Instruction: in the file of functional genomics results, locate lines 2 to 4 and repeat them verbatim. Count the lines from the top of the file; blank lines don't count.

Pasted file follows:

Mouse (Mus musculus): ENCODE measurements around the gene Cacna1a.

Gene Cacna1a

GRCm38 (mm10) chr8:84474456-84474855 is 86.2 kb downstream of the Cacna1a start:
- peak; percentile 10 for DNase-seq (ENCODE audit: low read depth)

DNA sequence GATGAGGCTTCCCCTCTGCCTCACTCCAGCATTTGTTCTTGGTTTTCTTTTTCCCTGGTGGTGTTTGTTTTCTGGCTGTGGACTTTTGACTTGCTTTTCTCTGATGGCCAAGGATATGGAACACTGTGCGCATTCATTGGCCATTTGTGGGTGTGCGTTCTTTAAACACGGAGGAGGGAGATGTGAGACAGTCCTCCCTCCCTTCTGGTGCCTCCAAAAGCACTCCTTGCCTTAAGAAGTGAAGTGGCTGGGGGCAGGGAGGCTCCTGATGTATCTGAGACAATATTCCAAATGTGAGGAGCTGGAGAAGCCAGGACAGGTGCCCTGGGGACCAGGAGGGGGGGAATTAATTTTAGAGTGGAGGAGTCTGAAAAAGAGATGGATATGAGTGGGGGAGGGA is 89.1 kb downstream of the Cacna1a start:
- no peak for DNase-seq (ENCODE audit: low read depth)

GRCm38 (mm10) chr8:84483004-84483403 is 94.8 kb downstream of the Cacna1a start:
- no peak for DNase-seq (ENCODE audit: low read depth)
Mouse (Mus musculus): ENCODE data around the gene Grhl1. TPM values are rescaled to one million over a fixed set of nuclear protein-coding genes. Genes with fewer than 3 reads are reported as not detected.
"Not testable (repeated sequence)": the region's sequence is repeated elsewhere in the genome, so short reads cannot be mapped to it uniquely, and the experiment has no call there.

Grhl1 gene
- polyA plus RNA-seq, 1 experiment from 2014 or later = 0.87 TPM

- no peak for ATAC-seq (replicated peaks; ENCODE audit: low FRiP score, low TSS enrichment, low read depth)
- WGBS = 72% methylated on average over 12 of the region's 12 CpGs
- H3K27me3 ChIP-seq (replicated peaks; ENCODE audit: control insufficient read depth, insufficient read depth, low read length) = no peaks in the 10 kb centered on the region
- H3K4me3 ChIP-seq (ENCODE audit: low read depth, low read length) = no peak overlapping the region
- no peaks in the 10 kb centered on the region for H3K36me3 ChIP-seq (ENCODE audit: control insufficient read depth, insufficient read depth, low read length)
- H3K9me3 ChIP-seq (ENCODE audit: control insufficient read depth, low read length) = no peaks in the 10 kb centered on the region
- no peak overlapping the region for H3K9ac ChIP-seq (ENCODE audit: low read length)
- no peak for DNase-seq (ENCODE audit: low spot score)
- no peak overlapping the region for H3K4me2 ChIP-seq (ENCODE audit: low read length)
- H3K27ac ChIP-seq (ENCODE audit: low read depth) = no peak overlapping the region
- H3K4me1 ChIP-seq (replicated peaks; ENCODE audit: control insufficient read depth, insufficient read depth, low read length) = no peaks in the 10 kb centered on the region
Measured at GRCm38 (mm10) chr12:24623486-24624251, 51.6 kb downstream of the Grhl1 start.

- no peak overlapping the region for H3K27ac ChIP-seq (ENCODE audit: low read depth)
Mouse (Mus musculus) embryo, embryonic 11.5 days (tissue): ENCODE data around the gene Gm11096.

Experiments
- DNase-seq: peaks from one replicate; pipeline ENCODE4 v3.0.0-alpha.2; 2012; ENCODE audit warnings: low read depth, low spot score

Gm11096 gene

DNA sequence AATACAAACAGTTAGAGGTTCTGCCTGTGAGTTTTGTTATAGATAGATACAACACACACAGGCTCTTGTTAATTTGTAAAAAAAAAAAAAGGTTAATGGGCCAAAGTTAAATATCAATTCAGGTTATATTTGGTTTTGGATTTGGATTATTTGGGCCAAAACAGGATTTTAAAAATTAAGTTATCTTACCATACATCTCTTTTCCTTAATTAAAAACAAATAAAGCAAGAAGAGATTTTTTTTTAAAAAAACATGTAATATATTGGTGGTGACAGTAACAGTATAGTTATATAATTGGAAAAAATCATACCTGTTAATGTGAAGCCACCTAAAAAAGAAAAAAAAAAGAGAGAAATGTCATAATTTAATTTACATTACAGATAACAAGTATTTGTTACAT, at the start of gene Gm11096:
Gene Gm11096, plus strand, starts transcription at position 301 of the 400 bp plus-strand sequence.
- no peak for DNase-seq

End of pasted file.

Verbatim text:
Gene Cacna1a

GRCm38 (mm10) chr8:84474456-84474855 is 86.2 kb downstream of the Cacna1a start:
- peak; percentile 10 for DNase-seq (ENCODE audit: low read depth)